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Priapulida (priapulid worms, from Gr. πριάπος, priāpos 'Priapus' + Lat. -ul-, diminutive), sometimes referred to as penis worms, is a phylum of unsegmented marine worms. The name of the phylum relates to the Greek god of fertility, because their general shape and their extensible spiny introvert (eversible) proboscis may resemble the shape of a human penis. They live in the mud and in comparatively shallow waters up to 90 metres (300 ft) deep.[3] Some species show a remarkable tolerance for hydrogen sulfide and anoxia.[4] They can be quite abundant in some areas. In an Alaskan bay as many as 85 adult individuals of Priapulus caudatus per square meter has been recorded, while the density of its larvae can be as high as 58,000 per square meter.[5]

Quick facts: Priapulida Temporal range Late Pennsylvanian...
Temporal range: Late Pennsylvanian–Recent[1] (Stem-group from Cambrian)
Priapulus caudatus
Scientific classification
Kingdom: Animalia
Subkingdom: Eumetazoa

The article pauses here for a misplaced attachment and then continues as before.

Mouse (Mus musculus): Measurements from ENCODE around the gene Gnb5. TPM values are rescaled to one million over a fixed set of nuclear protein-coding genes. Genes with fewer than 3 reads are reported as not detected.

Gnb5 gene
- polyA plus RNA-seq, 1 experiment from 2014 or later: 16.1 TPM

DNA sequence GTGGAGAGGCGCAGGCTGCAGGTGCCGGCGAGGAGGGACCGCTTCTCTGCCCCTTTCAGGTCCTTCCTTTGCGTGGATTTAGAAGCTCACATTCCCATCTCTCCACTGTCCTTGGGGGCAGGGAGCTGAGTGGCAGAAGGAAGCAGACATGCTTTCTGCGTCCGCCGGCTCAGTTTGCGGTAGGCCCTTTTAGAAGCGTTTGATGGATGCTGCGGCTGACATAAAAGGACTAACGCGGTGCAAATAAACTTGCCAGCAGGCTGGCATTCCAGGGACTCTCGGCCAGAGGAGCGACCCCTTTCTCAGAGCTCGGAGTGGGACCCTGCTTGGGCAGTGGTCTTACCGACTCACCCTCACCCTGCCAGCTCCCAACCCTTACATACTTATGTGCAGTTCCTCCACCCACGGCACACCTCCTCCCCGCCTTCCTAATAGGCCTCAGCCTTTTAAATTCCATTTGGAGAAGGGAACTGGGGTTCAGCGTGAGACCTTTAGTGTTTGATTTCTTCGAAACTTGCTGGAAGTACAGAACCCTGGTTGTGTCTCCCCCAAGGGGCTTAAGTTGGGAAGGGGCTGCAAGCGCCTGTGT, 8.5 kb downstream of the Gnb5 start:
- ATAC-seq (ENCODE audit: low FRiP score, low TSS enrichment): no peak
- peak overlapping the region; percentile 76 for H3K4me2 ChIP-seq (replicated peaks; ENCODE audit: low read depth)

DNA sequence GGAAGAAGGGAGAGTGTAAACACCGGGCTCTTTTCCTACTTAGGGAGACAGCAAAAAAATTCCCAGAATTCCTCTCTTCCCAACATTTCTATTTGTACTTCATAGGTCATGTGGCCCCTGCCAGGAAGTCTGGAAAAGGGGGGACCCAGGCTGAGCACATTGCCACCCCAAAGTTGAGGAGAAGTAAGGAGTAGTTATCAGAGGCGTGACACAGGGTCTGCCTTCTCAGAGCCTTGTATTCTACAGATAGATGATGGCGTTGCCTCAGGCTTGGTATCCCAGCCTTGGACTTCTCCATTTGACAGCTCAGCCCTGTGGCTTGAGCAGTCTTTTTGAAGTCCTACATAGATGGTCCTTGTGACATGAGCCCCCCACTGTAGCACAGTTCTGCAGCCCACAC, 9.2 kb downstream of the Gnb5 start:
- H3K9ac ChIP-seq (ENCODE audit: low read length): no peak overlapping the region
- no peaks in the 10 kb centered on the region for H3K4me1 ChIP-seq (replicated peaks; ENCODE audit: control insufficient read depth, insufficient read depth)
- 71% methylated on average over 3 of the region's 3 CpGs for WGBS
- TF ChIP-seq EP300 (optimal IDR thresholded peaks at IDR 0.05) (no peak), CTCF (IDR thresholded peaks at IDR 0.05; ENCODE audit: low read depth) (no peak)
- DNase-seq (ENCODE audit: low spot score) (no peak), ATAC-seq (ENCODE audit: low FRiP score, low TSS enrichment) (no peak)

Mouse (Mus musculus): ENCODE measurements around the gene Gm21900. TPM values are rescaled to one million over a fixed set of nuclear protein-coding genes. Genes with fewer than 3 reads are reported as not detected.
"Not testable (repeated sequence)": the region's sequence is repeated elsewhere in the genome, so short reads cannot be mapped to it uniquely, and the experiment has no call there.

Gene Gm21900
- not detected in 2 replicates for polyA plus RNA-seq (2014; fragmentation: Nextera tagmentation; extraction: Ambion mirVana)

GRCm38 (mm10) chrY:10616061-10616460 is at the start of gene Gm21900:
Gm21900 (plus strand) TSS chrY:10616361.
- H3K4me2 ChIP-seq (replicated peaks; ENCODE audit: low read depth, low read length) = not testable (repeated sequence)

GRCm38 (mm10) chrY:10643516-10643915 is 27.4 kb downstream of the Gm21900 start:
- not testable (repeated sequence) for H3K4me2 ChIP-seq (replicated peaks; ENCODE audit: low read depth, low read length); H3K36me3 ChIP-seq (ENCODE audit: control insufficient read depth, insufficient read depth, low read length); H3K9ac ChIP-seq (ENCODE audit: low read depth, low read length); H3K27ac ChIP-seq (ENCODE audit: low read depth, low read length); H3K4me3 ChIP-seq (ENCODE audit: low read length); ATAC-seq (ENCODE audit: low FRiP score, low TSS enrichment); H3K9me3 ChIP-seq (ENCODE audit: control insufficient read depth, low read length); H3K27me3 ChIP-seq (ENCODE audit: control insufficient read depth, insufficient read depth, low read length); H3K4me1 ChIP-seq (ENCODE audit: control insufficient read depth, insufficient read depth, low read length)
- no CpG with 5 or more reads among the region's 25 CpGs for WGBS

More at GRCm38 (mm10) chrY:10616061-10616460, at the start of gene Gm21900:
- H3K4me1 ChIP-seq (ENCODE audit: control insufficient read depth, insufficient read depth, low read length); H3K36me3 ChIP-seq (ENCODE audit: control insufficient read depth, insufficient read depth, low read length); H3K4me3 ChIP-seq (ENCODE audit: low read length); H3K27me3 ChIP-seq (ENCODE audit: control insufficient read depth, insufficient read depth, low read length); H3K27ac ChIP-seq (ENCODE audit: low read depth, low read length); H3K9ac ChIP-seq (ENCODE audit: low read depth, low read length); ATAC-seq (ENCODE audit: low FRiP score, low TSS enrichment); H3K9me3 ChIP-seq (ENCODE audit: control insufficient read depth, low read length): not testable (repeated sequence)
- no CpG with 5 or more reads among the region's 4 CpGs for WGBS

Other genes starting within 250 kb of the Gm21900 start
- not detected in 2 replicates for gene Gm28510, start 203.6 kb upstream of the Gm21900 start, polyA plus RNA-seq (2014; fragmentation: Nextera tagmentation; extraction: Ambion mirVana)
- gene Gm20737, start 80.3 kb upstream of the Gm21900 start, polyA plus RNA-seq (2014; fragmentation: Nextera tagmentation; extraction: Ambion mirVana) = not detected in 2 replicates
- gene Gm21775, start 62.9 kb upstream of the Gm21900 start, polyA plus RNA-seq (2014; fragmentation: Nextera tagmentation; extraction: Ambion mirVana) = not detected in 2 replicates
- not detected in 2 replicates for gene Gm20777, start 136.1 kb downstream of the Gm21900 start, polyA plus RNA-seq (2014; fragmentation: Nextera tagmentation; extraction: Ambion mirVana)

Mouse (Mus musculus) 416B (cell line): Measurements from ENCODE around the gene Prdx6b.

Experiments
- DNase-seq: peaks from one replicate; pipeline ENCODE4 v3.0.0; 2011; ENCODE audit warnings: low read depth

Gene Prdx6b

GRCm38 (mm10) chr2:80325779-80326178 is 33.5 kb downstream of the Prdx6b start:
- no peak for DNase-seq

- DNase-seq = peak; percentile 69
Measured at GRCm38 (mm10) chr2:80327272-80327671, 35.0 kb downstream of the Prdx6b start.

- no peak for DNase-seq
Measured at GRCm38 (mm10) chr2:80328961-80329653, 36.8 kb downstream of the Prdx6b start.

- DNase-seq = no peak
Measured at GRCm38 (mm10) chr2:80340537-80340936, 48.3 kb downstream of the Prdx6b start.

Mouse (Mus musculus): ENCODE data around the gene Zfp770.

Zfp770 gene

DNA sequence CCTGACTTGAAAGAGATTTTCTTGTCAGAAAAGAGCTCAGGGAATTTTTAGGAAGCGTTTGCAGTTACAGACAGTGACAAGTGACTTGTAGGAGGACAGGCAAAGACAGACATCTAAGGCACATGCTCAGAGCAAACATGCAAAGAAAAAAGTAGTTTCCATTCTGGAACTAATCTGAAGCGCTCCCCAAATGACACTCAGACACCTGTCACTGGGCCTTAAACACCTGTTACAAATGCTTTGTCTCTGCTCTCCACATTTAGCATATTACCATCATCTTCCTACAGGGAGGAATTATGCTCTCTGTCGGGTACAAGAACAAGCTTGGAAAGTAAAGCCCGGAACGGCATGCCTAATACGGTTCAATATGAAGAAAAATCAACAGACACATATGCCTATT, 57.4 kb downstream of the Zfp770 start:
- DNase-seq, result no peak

Clade: ParaHoxozoa
Clade: Bilateria
Clade: Nephrozoa
(unranked): Protostomia
Superphylum: Ecdysozoa
Clade: Scalidophora
Phylum: Priapulida
Théel, 1906[2]

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Together with Echiura and Sipuncula, they were once placed in the taxon Gephyrea, but consistent morphological and molecular evidence supports their belonging to Ecdysozoa, which also includes arthropods and nematodes. Fossil findings show that the mouth design of the stem-arthropod Pambdelurion is identical with that of priapulids, indicating that their mouth is an original trait inherited from the last common ancestor of both priapulids and arthropods, even if modern arthropods no longer possess it.[6] Among Ecdysozoa, their nearest relatives are Kinorhyncha and Loricifera, with which they constitute the Scalidophora clade named after the spines covering the introvert (scalids).[7] They feed on slow-moving invertebrates, such as polychaete worms.

Priapulid-like fossils are known at least as far back as the Middle Cambrian. They were likely major predators of the Cambrian period. However, crown-group priapulids cannot be recognized until the Carboniferous.[1] 22 extant species of priapulid worms are known, half of them being of meiobenthic size.[8]